Richard Halsted Ward showed an example of Crouch’s Universal Parabolic Illuminator (along with a first class binocular microscope made by Henry Crouch of London) at an American microscope meeting in 1869. This is that example. It is a small curved mirror that attaches to the objective of a microscope and throws light onto the object under examination. The inscription reads “H. Crouch London England (51 London Wall).”
Ref: Michael Foster, Report on Modern Microscopes (London, 1867), pp. 36-37.
“Report on the Microscopes and Microscopical Apparatus, Exhibited at the Meeting of the American Association for the Advancement of Science, At Salem, Mass., August, 1869,” Proceedings of the American Association for the Advancement of Science 18 (1869): 303-306, on 306.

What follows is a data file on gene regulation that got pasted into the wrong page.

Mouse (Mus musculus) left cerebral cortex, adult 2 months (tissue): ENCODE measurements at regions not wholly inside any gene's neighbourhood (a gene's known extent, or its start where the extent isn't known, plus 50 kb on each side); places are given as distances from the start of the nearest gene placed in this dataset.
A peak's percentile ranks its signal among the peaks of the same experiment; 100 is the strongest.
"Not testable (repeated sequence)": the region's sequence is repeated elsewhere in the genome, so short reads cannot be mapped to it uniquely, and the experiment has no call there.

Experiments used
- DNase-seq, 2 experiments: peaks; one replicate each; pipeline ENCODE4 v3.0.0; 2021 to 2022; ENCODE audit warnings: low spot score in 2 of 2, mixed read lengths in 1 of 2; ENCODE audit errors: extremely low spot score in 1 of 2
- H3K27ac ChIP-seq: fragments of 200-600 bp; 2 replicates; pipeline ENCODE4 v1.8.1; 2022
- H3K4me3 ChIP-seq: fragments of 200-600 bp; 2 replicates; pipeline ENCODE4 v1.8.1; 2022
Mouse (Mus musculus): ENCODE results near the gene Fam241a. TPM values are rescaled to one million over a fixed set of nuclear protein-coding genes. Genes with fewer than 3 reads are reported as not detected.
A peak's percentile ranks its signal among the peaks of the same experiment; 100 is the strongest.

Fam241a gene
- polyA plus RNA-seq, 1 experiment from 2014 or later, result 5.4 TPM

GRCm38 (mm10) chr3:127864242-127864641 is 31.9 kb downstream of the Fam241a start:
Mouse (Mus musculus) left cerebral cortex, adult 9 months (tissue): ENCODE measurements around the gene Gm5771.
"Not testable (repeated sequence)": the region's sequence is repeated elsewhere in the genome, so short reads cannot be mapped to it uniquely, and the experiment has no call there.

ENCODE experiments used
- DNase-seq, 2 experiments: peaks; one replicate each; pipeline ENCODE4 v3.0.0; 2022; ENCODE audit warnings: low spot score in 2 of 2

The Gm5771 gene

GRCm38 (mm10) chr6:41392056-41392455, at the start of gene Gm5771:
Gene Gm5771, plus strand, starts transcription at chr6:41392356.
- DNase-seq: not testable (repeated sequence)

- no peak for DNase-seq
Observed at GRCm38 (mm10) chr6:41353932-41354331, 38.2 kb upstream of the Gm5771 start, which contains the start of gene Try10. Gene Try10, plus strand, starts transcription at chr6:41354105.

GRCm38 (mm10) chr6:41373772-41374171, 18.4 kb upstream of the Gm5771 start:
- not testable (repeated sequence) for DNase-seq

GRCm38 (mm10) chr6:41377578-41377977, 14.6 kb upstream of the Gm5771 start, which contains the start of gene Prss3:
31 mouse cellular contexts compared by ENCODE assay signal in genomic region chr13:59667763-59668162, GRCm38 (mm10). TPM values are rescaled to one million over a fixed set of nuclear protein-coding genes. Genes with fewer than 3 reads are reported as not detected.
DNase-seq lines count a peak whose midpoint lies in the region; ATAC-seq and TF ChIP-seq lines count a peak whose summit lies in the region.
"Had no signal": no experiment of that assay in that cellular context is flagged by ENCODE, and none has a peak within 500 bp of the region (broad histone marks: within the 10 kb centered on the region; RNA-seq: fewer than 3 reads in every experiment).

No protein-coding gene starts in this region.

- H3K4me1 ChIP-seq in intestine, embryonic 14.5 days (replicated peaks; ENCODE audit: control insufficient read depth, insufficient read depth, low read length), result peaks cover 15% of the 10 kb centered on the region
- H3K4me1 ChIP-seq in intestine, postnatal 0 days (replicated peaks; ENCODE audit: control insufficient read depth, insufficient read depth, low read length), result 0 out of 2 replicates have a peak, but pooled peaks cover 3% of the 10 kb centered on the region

Ad for “Henry Crouch’s Universal Parabolic Side Silver Illuminator” in Hardwick’s Science Gossip 9 (1874).
Currently not on view
Object Name
parabolic reflector illuminator
date made
Crouch, Henry
overall: 1 1/2 in x 2 1/2 in x 3 1/2 in; 3.81 cm x 6.35 cm x 8.89 cm
place made
United Kingdom: England, London
ID Number
accession number
catalog number
Science & Scientific Instruments
Science & Mathematics
See more items in
Medicine and Science: Medicine
Data Source
National Museum of American History, Kenneth E. Behring Center
Credit Line
Miss Charlotte B. Ward

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